Yesterday I had no words. Today I do. Here are some of the things I have read in response to the sad shooting at Sandy Hook Elementary School.
“What monster would open fire on Kindergarteners?”
“For the gunman no circle in hell is deep enough!”
“A typical berserker…”
“One can not possibly understand this.”
“I wonder why the police don’t do more to take people like this out before they turn violent.”
Those comments are representative of many more that I have read along the very same lines. And the thing I notice the most about those comments is that they suggest that someone who would shoot innocent people, innocent children must be inherently different than everyone else. Inherently different than “normal people”. A monster. A berserker. A beast. A devil. Not human. Someone who deserves hell. Someone who is so different that he can’t be understood. Someone who is so different he could even have been singled out beforehand, had police only looked properly.
That makes my stomach turn. I suppose I can understand the sentiment – after all people are shocked and sad and upset and blaming is probably the easiest possible reaction, especially when the emotions are overwhelmed. But even when I understand where the attitude comes from, it still makes my stomach turn.
Isn’t this us vs. them thinking just what fuels such tragedies? Isn’t that what makes people’s hearts go cold and withdraw all compassion and understanding? All willingness to even try and understand? Isn’t a world that singles people out for being “different”, for not belonging with the “normal and good people”, isn’t that ultimately a world in which a sense of community and commonality is defined by excluding others? And don’t you think this increases the likelihood that among those who are excluded, there will be people who feel so alienated from everyone else, and so desperate, that they stop to feel connected? And isn’t stopping to feel connected just what enables people to do such horrible things?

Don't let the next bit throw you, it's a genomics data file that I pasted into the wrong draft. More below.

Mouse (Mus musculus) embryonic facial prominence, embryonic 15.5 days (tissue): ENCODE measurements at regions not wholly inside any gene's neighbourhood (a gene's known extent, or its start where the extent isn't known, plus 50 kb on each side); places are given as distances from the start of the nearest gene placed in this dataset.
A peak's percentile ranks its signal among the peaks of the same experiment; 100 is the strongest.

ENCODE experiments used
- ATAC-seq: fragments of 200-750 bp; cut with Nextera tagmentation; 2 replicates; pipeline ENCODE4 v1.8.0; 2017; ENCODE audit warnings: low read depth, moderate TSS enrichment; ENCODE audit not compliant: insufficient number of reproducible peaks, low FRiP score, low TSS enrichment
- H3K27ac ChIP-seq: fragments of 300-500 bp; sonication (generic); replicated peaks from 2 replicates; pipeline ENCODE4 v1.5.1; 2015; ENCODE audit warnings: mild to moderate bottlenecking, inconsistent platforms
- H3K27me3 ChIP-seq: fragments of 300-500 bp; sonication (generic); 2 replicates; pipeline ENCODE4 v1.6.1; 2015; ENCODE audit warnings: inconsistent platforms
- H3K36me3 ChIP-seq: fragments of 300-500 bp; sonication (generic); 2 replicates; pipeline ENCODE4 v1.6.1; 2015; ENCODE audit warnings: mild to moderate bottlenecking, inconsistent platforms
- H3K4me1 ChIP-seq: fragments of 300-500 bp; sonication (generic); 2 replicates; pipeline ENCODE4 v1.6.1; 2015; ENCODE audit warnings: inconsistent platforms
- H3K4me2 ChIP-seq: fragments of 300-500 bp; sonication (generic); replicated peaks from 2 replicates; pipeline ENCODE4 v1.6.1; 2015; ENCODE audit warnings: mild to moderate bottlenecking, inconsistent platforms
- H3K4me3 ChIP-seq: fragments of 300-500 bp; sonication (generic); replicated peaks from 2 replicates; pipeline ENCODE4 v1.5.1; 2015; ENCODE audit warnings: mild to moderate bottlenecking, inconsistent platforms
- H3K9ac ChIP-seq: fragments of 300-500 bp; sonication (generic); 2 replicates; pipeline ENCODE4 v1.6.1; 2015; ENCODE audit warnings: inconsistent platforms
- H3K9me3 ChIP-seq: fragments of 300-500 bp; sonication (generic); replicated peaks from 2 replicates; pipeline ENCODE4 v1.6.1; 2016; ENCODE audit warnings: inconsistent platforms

I believe with all my heart that even people who do really, really bad and awful things, are people too. The same as everyone else. The same as you and me. They have feelings. They have a history. They have the same needs and wants. And I believe that ultimately they are people with their own demons hunting them down. People who are in their very own black place. A place so black, that is so desperate and disconnected and tainted by a history of nourishing whatever emotions make them snap, that eventually taking a gun and killing others seems like a viable option.
But that’s not the behavior of monsters. That’s perfectly human thinking and feeling there.
I strongly believe that everyone who says they “can’t understand” must be disconnected from part of their own humanness. Or have led a really, really sheltered life.